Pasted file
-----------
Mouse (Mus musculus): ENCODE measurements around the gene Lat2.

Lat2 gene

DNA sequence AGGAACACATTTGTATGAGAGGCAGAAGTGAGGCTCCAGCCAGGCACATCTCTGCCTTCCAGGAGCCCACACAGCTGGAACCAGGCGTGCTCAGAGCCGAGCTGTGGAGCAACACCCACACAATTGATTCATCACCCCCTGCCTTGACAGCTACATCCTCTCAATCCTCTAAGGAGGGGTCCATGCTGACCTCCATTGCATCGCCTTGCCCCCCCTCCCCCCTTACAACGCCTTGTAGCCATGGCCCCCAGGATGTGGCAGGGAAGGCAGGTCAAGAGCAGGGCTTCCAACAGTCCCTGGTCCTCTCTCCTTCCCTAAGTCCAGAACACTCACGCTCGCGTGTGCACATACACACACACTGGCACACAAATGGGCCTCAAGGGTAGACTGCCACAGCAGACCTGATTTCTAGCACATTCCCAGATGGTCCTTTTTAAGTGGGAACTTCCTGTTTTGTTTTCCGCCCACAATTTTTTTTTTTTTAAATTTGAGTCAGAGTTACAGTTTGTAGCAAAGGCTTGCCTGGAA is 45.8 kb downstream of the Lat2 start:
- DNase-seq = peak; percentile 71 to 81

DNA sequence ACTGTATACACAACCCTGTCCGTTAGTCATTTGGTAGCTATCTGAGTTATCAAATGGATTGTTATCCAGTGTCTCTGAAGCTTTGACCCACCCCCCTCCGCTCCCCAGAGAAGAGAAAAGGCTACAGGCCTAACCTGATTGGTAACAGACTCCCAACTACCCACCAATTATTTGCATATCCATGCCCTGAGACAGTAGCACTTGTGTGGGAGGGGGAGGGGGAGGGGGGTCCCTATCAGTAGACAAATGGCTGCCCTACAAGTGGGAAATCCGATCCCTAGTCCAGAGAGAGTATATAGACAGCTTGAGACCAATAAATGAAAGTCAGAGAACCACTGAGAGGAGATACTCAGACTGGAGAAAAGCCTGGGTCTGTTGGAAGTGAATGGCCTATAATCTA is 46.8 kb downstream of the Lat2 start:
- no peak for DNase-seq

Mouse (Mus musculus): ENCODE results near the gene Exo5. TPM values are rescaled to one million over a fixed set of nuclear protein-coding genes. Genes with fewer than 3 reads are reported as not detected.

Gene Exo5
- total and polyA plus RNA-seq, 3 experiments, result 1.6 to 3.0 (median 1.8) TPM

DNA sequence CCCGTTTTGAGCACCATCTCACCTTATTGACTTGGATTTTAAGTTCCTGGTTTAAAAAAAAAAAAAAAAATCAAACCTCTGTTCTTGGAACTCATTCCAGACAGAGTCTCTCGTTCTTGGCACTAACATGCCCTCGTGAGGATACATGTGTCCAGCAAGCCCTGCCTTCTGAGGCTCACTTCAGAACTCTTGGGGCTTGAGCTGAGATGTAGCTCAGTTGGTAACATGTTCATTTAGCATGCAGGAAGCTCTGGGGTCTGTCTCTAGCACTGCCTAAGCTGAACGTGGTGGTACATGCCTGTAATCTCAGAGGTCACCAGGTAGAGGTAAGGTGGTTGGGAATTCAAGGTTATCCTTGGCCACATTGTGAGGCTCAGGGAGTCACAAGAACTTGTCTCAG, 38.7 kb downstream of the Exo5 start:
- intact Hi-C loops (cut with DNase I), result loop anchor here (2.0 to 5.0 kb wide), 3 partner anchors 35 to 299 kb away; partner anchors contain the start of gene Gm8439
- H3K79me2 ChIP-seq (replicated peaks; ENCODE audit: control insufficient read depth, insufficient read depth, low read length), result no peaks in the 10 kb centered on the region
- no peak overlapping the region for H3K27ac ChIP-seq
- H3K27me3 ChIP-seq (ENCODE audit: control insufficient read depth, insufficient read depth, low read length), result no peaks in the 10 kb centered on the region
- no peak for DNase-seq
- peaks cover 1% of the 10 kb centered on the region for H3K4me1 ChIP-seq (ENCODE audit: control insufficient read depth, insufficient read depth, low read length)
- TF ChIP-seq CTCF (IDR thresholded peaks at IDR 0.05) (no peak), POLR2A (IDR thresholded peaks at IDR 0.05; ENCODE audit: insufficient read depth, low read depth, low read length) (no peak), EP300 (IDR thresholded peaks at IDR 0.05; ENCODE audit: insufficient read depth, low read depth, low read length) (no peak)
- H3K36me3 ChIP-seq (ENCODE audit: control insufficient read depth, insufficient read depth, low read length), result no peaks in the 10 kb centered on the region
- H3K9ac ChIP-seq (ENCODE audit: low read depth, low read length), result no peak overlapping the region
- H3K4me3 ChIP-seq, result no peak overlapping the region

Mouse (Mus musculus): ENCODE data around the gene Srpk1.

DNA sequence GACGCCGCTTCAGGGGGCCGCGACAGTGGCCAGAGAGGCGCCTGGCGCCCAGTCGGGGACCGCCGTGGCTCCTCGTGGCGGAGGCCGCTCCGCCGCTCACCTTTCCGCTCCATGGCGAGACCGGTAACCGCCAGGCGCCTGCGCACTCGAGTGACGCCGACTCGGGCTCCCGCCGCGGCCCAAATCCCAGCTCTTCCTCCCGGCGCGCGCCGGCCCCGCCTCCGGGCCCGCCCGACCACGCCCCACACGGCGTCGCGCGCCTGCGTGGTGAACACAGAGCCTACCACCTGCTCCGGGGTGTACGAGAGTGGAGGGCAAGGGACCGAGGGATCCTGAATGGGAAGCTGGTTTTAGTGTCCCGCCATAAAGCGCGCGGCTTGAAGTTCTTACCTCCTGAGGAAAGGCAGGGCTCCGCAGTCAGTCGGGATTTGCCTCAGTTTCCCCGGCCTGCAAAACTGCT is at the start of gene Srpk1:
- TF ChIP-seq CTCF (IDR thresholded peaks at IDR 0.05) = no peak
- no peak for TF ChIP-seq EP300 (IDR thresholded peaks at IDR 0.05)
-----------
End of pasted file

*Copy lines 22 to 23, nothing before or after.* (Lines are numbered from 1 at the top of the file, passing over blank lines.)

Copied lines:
DNA sequence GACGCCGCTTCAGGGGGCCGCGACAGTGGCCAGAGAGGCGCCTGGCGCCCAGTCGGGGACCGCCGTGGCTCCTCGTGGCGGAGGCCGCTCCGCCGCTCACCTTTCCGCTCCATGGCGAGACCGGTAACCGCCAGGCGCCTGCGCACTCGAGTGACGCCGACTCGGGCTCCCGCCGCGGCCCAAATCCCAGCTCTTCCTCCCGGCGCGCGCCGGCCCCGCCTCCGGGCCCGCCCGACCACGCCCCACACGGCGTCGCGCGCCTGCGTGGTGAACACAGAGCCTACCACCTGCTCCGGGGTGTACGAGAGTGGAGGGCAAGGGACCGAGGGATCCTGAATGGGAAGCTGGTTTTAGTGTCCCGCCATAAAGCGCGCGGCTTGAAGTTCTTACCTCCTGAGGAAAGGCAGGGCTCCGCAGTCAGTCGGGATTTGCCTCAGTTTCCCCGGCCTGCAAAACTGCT is at the start of gene Srpk1:
- TF ChIP-seq CTCF (IDR thresholded peaks at IDR 0.05) = no peak